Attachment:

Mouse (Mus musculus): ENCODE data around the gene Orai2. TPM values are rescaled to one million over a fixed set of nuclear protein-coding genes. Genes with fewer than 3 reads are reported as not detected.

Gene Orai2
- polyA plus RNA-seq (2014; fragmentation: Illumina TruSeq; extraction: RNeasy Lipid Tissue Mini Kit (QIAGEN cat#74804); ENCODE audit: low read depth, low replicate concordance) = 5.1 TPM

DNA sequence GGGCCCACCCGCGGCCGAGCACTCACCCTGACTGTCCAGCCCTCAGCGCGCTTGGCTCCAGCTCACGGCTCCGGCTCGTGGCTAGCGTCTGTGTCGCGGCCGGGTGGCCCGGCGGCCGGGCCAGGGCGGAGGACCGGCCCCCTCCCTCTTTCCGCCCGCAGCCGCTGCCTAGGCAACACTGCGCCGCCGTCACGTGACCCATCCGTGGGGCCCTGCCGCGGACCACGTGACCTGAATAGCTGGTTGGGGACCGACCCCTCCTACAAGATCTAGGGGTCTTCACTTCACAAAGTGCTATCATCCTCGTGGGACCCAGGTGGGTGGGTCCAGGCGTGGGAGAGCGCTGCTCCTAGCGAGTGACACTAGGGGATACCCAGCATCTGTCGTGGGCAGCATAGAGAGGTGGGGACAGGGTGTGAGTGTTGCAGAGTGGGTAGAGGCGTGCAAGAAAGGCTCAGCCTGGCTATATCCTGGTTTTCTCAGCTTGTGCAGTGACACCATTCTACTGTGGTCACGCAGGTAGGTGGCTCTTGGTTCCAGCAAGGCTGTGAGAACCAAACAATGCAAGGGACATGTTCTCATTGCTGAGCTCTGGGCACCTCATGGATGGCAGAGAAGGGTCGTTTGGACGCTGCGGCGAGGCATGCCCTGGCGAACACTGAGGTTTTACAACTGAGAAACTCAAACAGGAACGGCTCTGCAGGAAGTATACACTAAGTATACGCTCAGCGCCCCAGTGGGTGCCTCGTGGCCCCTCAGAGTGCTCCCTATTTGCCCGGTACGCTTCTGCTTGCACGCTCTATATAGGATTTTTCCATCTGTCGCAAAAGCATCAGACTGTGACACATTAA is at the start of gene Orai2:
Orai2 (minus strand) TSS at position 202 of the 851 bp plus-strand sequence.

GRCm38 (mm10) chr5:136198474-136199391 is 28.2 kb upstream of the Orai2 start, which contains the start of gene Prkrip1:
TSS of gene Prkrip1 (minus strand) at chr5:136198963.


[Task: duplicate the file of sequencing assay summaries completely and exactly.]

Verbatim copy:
Mouse (Mus musculus): ENCODE data around the gene Orai2. TPM values are rescaled to one million over a fixed set of nuclear protein-coding genes. Genes with fewer than 3 reads are reported as not detected.

Gene Orai2
- polyA plus RNA-seq (2014; fragmentation: Illumina TruSeq; extraction: RNeasy Lipid Tissue Mini Kit (QIAGEN cat#74804); ENCODE audit: low read depth, low replicate concordance) = 5.1 TPM

DNA sequence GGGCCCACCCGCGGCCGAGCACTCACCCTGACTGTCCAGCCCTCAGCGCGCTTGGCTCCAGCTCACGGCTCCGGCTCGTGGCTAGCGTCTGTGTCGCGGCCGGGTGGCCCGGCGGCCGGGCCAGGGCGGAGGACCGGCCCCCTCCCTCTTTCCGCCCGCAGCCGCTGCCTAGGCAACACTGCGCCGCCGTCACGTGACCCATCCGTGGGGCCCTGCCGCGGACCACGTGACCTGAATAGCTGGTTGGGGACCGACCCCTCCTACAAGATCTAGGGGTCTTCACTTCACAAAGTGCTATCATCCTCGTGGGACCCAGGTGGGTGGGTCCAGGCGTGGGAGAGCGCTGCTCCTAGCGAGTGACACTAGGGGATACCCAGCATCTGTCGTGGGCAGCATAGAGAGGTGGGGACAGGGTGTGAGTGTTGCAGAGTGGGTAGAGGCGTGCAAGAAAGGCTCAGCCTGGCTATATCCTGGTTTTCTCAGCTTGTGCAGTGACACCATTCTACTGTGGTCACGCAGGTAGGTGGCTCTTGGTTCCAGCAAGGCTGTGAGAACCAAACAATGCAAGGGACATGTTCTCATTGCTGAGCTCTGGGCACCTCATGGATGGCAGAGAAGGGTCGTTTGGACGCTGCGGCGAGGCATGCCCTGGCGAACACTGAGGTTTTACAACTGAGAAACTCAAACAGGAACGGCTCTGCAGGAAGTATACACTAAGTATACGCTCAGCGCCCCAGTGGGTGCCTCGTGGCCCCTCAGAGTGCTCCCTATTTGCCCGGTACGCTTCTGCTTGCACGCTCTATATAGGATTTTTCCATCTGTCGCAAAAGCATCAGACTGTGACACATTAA is at the start of gene Orai2:
Orai2 (minus strand) TSS at position 202 of the 851 bp plus-strand sequence.

GRCm38 (mm10) chr5:136198474-136199391 is 28.2 kb upstream of the Orai2 start, which contains the start of gene Prkrip1:
TSS of gene Prkrip1 (minus strand) at chr5:136198963.